Kaci Hickox, a nurse with Doctors Without Borders who recently returned to the U.S. after treating Ebola patients in Sierra Leone, spoke out strongly Wednesday against her home state of Maine for requiring her to quarantine.
“I don’t plan on sticking to the guidelines. I remain appalled by these home quarantine policies that have been forced upon me, even though I am in perfectly good health and feeling strong and have been this entire time completely symptom free,” Hickox said in an interview on "TODAY."
“If the restrictions placed on me by the state of Maine are not lifted by Thursday morning, I will go to court to fight for my freedom,” Hickox added.
The state of Maine, meanwhile, was pursuing its own legal action to ensure Hickox quarantines for the required 21 days.
Hickox, 33, has been fighting quarantine measures since she returned to the U.S. last Friday. As officials feud over the proper protocols to address Ebola cases in the U.S. -- with some governors up for reelection instituting mandatory quarantine orders against health officials’ and experts’ recommendations -- Hickox has become a public face of the policy.
Hickox was first quarantined last weekend after flying into Newark, N.J. She was housed in a tent outside University Hospital in Newark, and Gov. Chris Christie declared her “obviously ill.” Hickox has refuted the claim. After 24 hours of being asymptomatic, she was transferred to Maine, where officials said she’d be forced into an in-home quarantine. A state trooper was positioned outside her home in an unmarked car.
“I truly believe this policy is not scientifically nor constitutionally just, and so I am not going to sit around and be bullied around by politicians and be forced to stay in my home when I am not a risk to the American public," Hickox told "TODAY" host Matt Lauer.
Secretary of Defense Chuck Hagel signed an order Wednesday mandating that troops working to combat Ebola in West Africa will be subject to a 21-day quarantine when they return, too, meaning that thousands will be subject to the quarantine when they return from their deployments.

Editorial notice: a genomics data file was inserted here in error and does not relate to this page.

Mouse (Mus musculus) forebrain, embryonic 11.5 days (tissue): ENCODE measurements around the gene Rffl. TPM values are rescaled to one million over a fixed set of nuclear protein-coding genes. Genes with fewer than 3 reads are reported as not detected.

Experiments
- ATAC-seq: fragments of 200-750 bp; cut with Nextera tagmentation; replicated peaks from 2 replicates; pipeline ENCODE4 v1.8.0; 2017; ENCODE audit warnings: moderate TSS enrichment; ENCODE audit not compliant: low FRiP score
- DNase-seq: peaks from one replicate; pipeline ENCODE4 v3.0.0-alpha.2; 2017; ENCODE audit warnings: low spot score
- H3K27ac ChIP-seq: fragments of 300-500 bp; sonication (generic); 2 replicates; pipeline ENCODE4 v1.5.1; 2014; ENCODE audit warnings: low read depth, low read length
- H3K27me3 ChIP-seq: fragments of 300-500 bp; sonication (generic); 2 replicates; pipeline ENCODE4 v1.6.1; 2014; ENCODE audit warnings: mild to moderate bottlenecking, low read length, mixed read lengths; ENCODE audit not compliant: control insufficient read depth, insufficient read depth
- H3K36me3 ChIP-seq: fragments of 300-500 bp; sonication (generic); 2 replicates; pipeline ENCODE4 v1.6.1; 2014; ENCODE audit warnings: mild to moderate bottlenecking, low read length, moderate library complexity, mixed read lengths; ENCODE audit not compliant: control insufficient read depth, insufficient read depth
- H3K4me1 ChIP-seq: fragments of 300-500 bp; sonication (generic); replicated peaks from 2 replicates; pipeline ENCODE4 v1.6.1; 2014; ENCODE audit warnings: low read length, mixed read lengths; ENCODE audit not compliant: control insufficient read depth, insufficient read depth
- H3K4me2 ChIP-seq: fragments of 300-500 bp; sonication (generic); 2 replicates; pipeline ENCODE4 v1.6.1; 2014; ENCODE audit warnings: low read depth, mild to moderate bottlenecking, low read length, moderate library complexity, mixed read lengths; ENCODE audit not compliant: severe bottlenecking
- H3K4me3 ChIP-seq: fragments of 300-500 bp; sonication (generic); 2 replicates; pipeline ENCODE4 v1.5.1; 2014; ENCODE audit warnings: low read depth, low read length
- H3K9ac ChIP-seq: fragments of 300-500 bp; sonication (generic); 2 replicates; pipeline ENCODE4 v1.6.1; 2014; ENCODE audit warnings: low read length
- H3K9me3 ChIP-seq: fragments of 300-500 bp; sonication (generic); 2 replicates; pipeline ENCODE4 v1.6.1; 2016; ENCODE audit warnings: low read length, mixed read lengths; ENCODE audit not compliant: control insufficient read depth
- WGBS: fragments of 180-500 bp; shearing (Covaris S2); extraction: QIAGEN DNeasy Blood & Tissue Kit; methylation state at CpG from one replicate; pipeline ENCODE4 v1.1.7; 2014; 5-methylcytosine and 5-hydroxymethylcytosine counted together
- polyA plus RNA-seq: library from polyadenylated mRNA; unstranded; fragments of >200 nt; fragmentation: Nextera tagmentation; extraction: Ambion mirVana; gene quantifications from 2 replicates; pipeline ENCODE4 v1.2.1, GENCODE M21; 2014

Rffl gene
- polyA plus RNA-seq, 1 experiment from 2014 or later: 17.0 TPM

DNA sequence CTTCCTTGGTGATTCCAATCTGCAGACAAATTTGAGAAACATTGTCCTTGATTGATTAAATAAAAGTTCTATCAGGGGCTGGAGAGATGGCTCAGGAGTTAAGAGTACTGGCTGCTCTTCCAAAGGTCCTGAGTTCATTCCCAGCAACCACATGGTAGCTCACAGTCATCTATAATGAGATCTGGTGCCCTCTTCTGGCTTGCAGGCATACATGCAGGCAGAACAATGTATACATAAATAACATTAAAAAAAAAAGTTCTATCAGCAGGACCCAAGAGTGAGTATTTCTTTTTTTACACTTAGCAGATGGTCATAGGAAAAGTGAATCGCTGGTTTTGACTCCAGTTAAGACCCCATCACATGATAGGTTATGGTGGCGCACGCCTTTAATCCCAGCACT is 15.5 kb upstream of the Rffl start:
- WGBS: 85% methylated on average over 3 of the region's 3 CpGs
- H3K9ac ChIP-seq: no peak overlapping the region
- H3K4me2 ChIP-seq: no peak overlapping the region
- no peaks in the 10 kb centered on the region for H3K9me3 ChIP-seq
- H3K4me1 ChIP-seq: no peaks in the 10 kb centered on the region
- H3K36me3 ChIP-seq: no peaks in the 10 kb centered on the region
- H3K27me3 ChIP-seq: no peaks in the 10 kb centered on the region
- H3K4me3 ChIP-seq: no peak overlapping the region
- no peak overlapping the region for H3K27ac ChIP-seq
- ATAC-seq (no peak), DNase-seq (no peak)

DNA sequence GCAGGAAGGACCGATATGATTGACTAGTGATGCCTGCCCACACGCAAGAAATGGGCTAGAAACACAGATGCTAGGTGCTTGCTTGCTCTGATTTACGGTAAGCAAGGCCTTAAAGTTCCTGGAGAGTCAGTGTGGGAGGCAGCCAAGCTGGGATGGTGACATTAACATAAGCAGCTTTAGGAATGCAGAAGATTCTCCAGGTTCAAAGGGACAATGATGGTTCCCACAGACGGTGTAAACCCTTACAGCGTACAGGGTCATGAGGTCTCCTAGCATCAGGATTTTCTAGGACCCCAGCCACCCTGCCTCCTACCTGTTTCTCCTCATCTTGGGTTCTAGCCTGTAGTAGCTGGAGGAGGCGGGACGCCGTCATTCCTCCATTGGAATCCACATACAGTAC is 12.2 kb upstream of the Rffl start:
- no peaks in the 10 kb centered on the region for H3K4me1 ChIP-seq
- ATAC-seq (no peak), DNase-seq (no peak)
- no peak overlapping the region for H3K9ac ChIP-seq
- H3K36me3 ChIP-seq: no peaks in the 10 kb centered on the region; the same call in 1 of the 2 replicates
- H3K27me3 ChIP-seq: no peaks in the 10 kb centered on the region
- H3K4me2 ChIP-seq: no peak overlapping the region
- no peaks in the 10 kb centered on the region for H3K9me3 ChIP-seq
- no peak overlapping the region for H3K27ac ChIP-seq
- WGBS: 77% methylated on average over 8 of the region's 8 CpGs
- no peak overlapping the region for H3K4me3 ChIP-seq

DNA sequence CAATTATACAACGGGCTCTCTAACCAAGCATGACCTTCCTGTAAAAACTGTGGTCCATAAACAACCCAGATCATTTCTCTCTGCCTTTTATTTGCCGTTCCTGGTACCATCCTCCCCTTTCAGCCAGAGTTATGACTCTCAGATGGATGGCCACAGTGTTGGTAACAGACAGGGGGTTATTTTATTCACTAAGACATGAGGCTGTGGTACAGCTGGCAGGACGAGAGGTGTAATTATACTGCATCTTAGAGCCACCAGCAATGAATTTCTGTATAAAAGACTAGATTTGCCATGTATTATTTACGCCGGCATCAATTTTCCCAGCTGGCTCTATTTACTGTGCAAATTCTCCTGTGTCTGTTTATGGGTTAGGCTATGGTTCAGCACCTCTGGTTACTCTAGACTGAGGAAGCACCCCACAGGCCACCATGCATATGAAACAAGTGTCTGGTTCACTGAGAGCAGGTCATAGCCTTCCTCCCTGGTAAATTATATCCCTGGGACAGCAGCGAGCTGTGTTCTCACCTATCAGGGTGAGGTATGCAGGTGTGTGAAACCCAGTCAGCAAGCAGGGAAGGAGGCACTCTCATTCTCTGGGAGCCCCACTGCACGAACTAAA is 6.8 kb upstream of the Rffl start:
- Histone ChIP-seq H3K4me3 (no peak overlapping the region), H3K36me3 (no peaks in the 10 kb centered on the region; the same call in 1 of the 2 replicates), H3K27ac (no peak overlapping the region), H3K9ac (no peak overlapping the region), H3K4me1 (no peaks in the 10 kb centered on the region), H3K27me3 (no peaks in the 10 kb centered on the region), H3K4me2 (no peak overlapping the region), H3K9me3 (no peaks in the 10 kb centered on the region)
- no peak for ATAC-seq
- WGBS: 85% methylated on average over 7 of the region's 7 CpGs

“We commend all healthcare workers for their humanitarian work in West Africa and other regions in the world, and we are proud that Americans are always ready to help others,” Maine Gov. Paul LePage said in a statement earlier Wednesday. “We hoped that the healthcare worker would voluntarily comply with these protocols, but this individual has stated publicly she will not abide by the protocols.”
Hickox—and some health experts—have argued that mandatory quarantines could deter the volunteer workers badly needed in West Africa from joining the fight.
“I sat alone in the isolation tent and thought of many colleagues who will return home to America and face the same ordeal. Will they be made to feel like criminals and prisoners?” Hickox wrote over the weekend in an op-ed in The Dallas Morning News, describing her New Jersey quarantine. “We need more health care workers to help fight the epidemic in West Africa. The U.S. must treat returning health care workers with dignity and humanity.”
Doctors Without Borders "strongly disagrees with blanket forced quarantine for health care workers returning from Ebola affected countries. Such a measure is not based upon established medical science," the group said in a statement on Wednesday. "Quarantine will only undermine efforts to curb the epidemic at its source in West Africa."
Hickox's lawyer told reporters that she would "most likely" not leave her home Wednesday and suggested that LePage was quarantining his client for political reasons, as he's up for reelection on Tuesday.